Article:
Why Are These States Actively Trying to Confuse Their Residents About Obamacare?

| Thu Jan. 30, 2014 7:00 AM EST

To help consumers and small businesses make sense of their new health insurance options, the Affordable Care Act created outreach personnel, or "navigators," tasked with distributing information about coverage and walking people through the application process. On January 23, Texas passed a set of measures aimed at restricting these navigators because of lawmakers' concerns about patient privacy. That same day, a federal judge in Missouri temporarily blocked enforcement of similar restrictions, ruling that they created too large an obstacle to enrollment.

"It is an abuse of your oversight authority to launch groundless investigations into civic organizations that are trying to make health reform a success."

This tug of war is about a seemingly straightforward program: The navigators, who are required by law to be both unbiased and free, are meant to help uninsured Americans enroll in either Medicaid or private insurance plans. Depending on whether a state has opted to use its own insurance marketplace, navigators get funding through state or federal grants. For example, Planned Parenthood of the Heartland, in Iowa, received a $214,427 grant from the Department of Health and Human Services (HHS) to employ navigators, which will give in-person assistance by preparing applications and helping consumers determine which plans they qualify for, in 61 of 99 Iowa counties.

But Republican lawmakers have cried foul, arguing that navigators could steal private information like Social Security numbers and medical records. In an August letter to Kathleen Sebelius, the secretary of the HHS, the attorneys general of 13 states said they were concerned that HHS had "failed to adequately protect the privacy" of consumers because it does "not even require uniform criminal background or fingerprint checks before hiring personnel." Texas Sen. John Cornyn, for example, praised his state's regulations, saying on his Facebook, "Obamacare presents enough problems for Texans without the risk of a convicted felon handling their personal information."

Privacy claims have led to a surge of restrictive measures like those in Texas. At least 17 states have passed regulations on health care navigators since, including Georgia, Ohio, and Tennessee, which barred navigators from educating consumers about the specific benefits, terms, and features of a particular health plan. Here is a map of states that have passed laws restricting navigators:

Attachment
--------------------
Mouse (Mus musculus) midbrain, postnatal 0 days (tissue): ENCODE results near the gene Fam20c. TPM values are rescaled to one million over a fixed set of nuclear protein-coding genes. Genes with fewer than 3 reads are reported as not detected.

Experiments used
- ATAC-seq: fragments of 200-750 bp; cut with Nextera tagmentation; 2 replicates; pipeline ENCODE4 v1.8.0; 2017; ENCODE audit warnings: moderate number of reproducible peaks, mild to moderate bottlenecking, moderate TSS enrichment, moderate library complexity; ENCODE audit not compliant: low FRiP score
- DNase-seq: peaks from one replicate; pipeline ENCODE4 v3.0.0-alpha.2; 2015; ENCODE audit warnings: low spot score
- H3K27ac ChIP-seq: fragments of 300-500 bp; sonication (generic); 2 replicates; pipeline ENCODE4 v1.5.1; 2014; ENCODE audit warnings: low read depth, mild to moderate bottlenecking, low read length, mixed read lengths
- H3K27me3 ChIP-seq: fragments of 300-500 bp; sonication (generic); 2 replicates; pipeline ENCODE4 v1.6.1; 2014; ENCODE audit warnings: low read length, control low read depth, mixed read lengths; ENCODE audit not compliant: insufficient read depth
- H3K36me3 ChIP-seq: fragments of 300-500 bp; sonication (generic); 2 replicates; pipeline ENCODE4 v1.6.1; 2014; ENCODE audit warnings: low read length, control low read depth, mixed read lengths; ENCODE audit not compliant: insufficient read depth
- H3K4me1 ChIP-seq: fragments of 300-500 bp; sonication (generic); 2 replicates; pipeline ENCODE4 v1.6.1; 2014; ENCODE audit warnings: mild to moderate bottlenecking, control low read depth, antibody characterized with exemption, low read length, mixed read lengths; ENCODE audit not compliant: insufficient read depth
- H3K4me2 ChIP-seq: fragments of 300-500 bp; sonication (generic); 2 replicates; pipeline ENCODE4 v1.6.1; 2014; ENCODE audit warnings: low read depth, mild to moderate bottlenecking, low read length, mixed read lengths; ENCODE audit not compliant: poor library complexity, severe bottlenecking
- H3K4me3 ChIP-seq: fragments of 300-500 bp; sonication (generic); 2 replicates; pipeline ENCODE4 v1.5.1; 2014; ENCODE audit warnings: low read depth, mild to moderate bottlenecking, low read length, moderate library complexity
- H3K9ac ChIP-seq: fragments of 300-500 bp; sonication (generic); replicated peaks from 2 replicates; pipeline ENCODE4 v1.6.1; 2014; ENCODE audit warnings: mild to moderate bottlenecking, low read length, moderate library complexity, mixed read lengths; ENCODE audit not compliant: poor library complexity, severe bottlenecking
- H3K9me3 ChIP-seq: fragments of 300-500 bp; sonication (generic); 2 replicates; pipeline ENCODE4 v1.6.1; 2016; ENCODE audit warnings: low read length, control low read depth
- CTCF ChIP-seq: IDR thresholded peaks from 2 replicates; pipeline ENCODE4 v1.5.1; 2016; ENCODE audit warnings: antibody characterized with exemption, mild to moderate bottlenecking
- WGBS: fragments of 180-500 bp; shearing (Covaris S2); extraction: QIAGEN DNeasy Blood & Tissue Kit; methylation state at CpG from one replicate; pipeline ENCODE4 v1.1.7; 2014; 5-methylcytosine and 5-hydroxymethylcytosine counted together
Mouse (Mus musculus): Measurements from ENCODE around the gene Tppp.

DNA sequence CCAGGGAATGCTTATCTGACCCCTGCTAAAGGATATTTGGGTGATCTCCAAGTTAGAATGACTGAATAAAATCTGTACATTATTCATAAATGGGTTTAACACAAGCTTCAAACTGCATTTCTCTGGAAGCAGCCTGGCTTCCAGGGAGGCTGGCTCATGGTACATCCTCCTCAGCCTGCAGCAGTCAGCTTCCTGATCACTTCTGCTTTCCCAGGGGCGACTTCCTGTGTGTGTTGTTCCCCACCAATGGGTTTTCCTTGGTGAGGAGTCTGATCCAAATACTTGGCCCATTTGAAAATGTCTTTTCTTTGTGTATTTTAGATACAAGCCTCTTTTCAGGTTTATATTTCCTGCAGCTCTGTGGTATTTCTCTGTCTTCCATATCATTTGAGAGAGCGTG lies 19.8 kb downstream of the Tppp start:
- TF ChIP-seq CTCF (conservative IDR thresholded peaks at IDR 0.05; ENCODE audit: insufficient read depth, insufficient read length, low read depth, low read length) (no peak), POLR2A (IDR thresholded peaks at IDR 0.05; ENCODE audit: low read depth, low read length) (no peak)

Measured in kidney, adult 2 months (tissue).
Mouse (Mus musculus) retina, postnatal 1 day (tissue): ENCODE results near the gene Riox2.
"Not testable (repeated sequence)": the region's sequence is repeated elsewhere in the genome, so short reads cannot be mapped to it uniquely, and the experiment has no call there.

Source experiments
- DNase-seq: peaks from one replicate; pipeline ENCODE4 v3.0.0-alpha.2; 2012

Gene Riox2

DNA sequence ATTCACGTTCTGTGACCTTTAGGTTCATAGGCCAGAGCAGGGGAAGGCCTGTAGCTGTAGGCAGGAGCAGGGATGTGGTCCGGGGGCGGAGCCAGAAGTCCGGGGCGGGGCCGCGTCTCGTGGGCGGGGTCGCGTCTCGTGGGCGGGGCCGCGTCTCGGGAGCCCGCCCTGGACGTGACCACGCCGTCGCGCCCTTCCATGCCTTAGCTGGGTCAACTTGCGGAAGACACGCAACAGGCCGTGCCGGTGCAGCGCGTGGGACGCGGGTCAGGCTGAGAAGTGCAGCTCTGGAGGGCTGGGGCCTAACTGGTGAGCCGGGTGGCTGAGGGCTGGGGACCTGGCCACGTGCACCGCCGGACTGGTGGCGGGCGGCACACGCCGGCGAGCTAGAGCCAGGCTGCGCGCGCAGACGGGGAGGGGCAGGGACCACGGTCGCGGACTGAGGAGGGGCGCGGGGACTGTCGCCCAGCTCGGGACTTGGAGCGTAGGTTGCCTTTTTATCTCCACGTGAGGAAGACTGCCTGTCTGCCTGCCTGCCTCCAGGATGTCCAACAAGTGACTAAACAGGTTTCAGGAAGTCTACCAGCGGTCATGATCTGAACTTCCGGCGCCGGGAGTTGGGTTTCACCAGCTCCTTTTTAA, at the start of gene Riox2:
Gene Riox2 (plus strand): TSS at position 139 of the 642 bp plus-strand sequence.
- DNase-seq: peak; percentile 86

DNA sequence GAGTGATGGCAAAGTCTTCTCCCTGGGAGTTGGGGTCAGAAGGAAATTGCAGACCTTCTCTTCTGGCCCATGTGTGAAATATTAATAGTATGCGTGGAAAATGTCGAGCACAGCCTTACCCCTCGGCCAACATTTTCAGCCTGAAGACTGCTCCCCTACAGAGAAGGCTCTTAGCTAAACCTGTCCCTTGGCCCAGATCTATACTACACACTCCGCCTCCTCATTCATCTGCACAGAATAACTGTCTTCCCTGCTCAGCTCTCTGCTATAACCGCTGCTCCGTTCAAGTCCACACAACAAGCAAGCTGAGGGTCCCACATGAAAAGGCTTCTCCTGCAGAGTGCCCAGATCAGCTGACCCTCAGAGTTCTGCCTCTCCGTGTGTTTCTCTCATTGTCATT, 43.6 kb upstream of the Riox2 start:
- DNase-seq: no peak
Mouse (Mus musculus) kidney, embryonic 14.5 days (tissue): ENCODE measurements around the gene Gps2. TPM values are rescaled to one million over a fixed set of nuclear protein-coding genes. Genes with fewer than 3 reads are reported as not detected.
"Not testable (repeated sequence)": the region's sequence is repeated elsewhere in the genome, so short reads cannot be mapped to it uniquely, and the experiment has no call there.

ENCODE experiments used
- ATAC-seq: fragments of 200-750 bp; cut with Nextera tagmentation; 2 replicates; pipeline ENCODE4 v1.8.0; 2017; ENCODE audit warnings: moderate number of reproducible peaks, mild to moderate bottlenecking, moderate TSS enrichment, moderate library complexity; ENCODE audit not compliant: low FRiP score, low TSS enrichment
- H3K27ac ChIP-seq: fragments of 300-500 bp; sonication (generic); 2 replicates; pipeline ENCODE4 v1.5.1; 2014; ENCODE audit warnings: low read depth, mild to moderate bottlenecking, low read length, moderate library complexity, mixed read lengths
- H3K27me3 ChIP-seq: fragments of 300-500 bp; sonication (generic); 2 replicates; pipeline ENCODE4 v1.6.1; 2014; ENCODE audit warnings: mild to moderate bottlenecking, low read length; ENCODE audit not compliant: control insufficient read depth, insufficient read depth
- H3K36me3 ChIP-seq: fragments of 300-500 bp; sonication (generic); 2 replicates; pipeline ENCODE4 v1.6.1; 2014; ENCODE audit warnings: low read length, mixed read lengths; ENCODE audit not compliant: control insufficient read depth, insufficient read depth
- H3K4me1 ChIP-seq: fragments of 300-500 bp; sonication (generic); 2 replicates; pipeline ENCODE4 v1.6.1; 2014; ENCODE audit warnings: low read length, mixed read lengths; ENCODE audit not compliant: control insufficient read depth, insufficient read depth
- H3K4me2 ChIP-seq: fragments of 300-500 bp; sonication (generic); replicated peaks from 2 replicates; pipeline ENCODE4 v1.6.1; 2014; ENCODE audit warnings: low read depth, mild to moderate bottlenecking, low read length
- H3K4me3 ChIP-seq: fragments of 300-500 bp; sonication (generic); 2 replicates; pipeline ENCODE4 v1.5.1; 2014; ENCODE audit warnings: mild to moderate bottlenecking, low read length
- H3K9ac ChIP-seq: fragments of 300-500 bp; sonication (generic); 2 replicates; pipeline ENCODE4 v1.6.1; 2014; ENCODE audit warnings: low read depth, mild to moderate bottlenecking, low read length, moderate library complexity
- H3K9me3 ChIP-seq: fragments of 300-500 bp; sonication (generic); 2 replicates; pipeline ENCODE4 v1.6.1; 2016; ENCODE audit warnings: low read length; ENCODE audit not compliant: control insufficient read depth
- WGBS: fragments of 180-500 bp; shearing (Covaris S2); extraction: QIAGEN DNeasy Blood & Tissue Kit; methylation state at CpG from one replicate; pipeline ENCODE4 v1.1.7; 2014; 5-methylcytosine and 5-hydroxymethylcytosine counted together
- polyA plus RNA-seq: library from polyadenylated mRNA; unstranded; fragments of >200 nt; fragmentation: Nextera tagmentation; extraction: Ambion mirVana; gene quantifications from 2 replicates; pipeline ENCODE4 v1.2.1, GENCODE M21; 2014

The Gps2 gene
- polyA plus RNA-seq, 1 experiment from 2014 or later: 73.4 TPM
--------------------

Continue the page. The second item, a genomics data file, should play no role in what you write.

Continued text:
Many policymakers and health care professionals say that these privacy concerns are unfounded and worry that partisan bickering will hurt underserved populations. After 15 Republicans members of the House asked for details and briefings on 51 navigator groups, Rep. Henry Waxman (D-Calif.) wrote, "It is an abuse of your oversight authority to launch groundless investigations into civic organizations that are trying to make health reform a success." The Democratic members of the Committee on Energy and Commerce also noted that there are already significant privacy safeguards in place, including a $25,000 penalty for disclosing personal information and mandatory navigator training.

Peter Shin, professor of health law and policy George Washington University's School of Public Health and Health Services, says that conservatives are more interested in decreasing enrollment and making Obamacare look bad than they are in protecting patient privacy. "I think the privacy concern is more of a political issue than a common sense one," says Shin.

The result of conservative politicking? Underserved populations will remain so, as outreach resources are strained. "The purpose of the navigator programs is to help those who will need most in terms of understanding their options," says Shin. "The more disenfranchised communities will be hurt the most from the navigator restrictions."

Several navigator programs have already closed shop because of anti-navigator laws. Cardon Outreach, a Texas-based organization that has helped people enroll in Medicaid in the past, returned its grant from HHS. As the Columbus Dispatch reported, Cardon's chief legal adviser stated in an email that the state and federal regulatory scrutiny surrounding navigators "requires us to allocate resources which we cannot spare and will distract us from fulfilling our obligations to our clients."

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